I often wind up helping groups understand some aspects of agility and Scrum. One common topic that seems to confuse groups is user stories. I want to go over several shapes they tend to appear in and close with my desired one. Hopefully, you’ll see the shape yours take and the tradeoffs.
A User Story?
User stories are probably the most common way agile teams communicate about the product they desire to build. They came about as a response to long requirement documents full of mistakes or were outdated before the writing finished.
They are a move away from detailed written requirements to higher-bandwidth in-person communication about the desired request.
Shape 1: Story as Requirement
User stories typically have a format that goes something like: “As a __ I want __ so that __.” User stories as requirements show up right here in this template. User stories as requirements often appear as, “I want ____.”
This happens because the people thinking about the product are still working the way they used to, which is to collect requirements and deliver them to the software team. So the template provides an early warning system, as when people are thinking requirements, they stop thinking of anything else.
By the way, those two parts that are missing are the user or customer who wants the feature and why they need it. Those two things don’t matter when you are focused on requirements.
The next hiccup about the requirement shape is that success and failure are bound to the correctness in the requirements, and by extension, the person giving them. If they specify a broken, bad, insecure, or costly feature, that mistake was on them.
This shape can be beneficial if the person specifying requirements is right more often than wrong (Which they aren’t) and is easily understood (And they aren’t). Don’t be fooled though, anyone who has tried this before knows that communicating this stuff is monumentally hard. So much so that some smart people got together and said that we should move away from detailed requirements!
Shape 2: The Acceptance Criteria
Somewhere down the line, people decided that the story template was inadequate. And it is, purposefully. It forces people to talk and discuss. The response to this inadequacy was to add more stuff to it. This lead to the creation of Acceptance Criteria.
Acceptance Criteria are the, ahem, the minimum requirements for a story. Now, this is a little different than the first shape. When used well, the whole group uses acceptance criteria to remember what they decided in their conversation.
A little less great, but far more common, is the acceptance criteria are written in advance and given to the team as a way of saying that they need to build at least those things.
What tends to happen in this case is that people read the acceptance criteria as a list of requirements and forget the story exists. Teams put blinders on and build to each criterion—nothing more, nothing less.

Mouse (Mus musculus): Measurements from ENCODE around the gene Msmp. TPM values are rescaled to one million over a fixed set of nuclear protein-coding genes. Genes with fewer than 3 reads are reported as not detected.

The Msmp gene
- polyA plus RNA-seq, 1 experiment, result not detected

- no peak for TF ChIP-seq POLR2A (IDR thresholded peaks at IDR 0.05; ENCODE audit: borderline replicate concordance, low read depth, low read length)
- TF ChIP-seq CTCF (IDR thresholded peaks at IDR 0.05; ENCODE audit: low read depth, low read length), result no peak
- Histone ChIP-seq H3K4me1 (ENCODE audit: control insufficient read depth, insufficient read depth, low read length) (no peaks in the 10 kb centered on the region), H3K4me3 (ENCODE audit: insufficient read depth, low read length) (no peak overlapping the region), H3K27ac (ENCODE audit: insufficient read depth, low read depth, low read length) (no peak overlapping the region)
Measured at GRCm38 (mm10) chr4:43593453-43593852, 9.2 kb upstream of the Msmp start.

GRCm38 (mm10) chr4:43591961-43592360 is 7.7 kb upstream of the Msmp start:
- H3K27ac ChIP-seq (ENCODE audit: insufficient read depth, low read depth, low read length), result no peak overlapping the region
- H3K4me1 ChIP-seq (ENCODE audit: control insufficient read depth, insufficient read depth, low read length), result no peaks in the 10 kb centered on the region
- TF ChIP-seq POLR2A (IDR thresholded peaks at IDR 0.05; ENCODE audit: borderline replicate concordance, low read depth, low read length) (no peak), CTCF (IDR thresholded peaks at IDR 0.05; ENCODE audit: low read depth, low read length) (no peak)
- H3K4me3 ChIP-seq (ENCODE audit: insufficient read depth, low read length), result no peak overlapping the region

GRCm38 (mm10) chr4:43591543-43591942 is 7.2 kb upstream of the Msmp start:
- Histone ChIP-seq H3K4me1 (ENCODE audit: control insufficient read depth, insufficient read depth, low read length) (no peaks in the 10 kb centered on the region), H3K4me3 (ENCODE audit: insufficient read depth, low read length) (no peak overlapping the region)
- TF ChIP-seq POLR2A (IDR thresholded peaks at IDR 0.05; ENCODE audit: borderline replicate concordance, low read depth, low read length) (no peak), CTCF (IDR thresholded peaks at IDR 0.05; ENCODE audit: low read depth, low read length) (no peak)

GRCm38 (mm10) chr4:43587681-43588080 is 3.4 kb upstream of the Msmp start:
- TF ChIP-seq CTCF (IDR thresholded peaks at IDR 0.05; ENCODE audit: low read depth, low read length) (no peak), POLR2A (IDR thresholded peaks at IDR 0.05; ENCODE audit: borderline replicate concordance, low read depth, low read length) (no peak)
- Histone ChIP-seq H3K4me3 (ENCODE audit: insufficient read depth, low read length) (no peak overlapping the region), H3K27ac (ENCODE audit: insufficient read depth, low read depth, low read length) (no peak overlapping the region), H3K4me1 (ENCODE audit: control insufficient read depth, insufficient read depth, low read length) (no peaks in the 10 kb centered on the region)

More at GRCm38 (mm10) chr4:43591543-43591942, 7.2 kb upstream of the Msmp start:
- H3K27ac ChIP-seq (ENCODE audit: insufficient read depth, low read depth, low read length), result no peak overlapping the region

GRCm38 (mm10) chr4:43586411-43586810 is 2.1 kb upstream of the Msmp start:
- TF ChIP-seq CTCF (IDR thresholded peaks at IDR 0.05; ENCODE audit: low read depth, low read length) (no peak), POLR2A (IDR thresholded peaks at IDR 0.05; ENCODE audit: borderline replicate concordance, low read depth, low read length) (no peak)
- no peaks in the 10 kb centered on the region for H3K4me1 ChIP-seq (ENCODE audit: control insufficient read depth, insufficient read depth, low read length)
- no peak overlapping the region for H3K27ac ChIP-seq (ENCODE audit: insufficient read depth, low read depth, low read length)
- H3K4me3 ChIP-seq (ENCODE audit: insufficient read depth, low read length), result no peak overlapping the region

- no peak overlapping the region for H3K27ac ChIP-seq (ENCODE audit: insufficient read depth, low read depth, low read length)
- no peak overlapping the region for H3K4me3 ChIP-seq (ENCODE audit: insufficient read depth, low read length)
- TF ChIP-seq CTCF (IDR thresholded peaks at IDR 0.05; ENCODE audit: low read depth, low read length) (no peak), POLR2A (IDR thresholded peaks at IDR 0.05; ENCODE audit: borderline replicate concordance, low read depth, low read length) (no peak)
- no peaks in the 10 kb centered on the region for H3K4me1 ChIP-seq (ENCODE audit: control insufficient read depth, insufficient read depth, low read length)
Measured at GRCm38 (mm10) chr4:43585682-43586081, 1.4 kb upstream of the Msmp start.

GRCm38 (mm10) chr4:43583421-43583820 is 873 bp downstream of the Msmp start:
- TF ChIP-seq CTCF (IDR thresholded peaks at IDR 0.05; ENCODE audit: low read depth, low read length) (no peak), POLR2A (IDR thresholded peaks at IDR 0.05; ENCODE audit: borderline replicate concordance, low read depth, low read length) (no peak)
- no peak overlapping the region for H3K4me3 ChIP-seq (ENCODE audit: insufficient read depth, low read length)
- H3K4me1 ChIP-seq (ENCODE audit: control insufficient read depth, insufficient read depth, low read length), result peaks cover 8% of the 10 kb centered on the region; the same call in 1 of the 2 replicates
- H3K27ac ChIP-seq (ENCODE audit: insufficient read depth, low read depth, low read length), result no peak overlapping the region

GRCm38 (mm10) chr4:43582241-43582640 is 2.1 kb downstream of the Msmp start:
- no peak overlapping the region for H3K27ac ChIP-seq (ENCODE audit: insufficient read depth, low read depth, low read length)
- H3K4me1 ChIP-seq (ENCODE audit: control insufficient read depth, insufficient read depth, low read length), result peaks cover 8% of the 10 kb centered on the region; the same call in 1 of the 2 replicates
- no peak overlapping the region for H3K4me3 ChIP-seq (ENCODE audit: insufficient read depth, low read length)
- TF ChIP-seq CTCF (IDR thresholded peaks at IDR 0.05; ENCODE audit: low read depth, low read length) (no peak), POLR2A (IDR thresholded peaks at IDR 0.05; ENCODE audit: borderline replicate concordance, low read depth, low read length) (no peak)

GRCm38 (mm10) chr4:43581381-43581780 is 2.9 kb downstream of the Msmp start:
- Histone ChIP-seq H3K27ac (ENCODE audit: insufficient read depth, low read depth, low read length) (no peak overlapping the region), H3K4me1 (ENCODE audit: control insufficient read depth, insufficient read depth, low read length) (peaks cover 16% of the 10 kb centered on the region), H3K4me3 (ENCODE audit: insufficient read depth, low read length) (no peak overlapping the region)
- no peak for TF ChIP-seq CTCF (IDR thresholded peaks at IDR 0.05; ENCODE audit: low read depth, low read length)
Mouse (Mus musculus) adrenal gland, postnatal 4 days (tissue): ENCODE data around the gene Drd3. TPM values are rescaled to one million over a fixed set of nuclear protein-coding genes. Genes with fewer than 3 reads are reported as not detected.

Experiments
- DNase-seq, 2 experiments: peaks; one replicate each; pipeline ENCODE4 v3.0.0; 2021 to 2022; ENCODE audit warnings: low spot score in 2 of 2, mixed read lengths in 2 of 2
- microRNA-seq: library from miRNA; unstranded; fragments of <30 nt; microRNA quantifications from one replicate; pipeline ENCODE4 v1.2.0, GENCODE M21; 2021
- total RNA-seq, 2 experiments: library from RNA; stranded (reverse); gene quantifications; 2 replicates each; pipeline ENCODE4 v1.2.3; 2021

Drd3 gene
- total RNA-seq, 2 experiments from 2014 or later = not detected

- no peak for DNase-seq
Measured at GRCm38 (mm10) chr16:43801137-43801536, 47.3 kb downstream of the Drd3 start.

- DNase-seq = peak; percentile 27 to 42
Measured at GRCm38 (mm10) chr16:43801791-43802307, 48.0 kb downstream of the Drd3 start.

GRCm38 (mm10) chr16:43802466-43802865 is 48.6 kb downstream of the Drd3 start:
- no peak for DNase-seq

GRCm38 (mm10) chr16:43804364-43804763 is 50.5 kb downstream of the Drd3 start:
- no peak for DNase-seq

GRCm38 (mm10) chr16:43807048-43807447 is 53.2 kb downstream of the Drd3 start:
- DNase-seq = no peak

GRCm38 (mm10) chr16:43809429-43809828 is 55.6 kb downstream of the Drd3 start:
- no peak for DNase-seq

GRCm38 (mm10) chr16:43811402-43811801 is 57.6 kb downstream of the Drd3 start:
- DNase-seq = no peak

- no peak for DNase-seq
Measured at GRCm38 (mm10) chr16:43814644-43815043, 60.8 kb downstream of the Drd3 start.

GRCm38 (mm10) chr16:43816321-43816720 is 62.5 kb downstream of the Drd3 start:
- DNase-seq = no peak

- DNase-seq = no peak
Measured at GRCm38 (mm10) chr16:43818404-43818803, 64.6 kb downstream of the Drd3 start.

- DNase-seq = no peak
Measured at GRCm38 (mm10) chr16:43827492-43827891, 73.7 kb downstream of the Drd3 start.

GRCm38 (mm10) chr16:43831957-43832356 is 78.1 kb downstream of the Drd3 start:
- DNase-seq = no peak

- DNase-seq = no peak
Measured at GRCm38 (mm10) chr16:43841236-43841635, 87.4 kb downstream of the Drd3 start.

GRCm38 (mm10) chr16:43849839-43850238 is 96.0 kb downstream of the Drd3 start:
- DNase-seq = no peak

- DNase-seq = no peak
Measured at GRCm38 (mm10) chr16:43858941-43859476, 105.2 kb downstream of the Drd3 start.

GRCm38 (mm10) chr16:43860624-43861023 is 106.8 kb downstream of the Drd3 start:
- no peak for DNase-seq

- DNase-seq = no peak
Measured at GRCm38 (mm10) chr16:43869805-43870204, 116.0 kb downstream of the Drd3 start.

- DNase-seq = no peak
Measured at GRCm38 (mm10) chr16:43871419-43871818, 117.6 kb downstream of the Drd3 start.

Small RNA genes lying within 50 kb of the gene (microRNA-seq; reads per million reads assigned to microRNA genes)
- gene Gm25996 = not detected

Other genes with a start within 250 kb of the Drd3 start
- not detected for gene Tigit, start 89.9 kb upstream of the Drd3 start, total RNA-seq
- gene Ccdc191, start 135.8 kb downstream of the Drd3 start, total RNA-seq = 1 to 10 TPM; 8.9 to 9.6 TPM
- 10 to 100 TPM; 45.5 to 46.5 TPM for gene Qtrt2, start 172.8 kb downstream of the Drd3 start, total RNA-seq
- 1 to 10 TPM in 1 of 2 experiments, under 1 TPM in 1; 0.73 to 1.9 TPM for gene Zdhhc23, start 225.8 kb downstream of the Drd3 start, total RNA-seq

In this world, we wind up with lots of features built, but nobody remembers who uses them or why. When we ask a team of smart people to work with blinders, we lose a lot of those smarts. We lose sight of our customers and the needs, and the chances of overall product success drop significantly.
Shape 3: Once Upon a Time
This shape is my favorite way stories go, and also really rare to see in practice. Teams may or may not use the template, but for now, let’s assume they do.
When a story comes up, the team discusses each aspect of the template. We talk about the customer and what problem they have that lead to this request. We talk about what other options there are as we talk about the want or need. Lastly, we discuss if those parts all triangulate to the purpose or why. Often, by the time we talk about the why, we realize there might be a lot more we want to know and many other options we could explore.
In the end, everyone negotiates down to something small that they can build. Since there are no requirements, we recognize the inherent guess that we’re making and build that allows for easier change. Each day some questions come up as we attempt to develop. Conversations are constant, and ideas are bountiful.
Stories are done when we believe we’ve got something that could meet our customer’s need, and it is built to the team’s internal standards.
Sometimes we realize that so much happens that we need to write some things down to remember. The team decides whether through acceptance criteria, chat history, comments on a site, or something in a wiki. When a debate comes up about what we thought we were doing, we pull it up and quickly recognize that most of the time, we only thought we decided something and move on as it isn’t vital.
Our backlog is full of new ideas and ways to refine earlier attempts. The best ideas are the ones that prove themselves out after everyone’s brain had a crack at solving it.